Kelie Hein

1 posts

Re:Topic 2 DQ 1

The issue/problem I chose for my practicum is medication diversion. My organization is not alone in facing the problem. Medication diversion is a widespread problem and, unfortunately, not rare. I live in Ohio, where there is an opioid epidemic that is worse than in many other states. Medication diversion by professionals who are failing to meet standards of care, contribute further to the epidemic. Just recently, 3 young men were arrested in Franklin County in Ohio for possession of 4.5 pounds of fentanyl. Those young men had to get that Fentanyl from somewhere, likely a professional that had access to it.

Nurses have a responsibility to maintain professionalism and prudent standards of care, and to do no harm. Diversion causes “harm to the drug diverter and others…patients, co-workers, and employers” (Berge, et al., 2012, pg. 674). Diversion is not only illegal and dangerous, but it is unethical. We must do something to keep our patients safe and protect them from preventable harm.

One nursing implication is patient harm. When a patient is cared for by a nurse that is diverting, he/she experiences uncontrolled pain due to receiving a smaller dose of medication, or none at all. The Mayo Clinic (Berge et al., 2012) provides a vignette about a nurse in a procedural arena that had a pouch sewn into her scrubs where she would deposit vials of Fentanyl that she had obtained for the patient. She then administered saline to the patients instead. Other risks to patients include infection, and even death.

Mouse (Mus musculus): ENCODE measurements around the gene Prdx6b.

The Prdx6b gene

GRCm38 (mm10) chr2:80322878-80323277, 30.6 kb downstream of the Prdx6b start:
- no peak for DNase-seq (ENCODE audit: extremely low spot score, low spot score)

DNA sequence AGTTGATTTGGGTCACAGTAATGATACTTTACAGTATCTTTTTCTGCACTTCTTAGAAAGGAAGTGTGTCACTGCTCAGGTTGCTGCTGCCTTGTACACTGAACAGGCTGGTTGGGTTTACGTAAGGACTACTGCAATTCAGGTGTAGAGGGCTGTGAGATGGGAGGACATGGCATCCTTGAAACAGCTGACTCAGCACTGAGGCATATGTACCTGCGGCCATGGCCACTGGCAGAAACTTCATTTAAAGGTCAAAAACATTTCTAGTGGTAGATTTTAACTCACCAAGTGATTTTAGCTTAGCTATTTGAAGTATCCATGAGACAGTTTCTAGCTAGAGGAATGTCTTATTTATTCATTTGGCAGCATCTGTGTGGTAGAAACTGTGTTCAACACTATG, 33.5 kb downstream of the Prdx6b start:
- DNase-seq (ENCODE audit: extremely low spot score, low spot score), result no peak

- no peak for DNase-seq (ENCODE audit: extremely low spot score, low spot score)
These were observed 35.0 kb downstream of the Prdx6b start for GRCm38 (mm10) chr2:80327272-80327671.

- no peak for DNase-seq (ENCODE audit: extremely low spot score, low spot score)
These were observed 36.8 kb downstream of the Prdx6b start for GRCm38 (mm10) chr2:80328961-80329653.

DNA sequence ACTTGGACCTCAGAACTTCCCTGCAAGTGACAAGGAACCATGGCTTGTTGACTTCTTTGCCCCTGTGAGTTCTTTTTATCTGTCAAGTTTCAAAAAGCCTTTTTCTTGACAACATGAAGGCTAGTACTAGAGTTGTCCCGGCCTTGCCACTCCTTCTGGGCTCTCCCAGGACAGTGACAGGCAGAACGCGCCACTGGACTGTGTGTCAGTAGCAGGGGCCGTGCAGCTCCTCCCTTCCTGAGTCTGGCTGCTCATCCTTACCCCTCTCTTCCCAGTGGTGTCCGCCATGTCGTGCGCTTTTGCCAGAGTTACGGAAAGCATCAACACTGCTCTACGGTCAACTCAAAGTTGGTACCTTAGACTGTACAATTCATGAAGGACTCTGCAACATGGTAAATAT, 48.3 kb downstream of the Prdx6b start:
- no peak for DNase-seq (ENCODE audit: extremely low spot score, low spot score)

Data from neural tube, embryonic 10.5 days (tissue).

Another nursing implication of diversion is possible harm to other nurses. If a diverting nurse asks another nurse to waste a narcotic, but the medication vial has saline instead of medication, the witnessing nurse can be held responsible. It is of utmost importance to witness waste as it is pulled from the pyxis, not after. Additionally, if a patient experiences a negative outcome, other nurses that cared for the patient can be questioned and have legal consequences. If the diverting nurse administers something other than the medication ordered, he/she is obviously not going to pass that off in hand-off. If the patient subsequently expires, that could very possibly come down on the nurse that took over patient care from the diverting nurse. Other nurses are also at risk for injury as a result of working with a nurse that is altered (if he/she is diverting medication for personal use).

Berge, K., Dillon, K., Sikkink, K., Taylor, T., & W. Lanier (2012). Diversion of drugs within health care facilities, a multiple-victim crime: Patterns of diversion, scope, consequences, detection, and prevention. The Mayo Clinic Proceedings, 87(7):674-682.

NBC 4 Staff (2017). Prosecutor: Three men arrested had enough fentanyl to kill everyone in Columbus. NBC 4. Retrieved from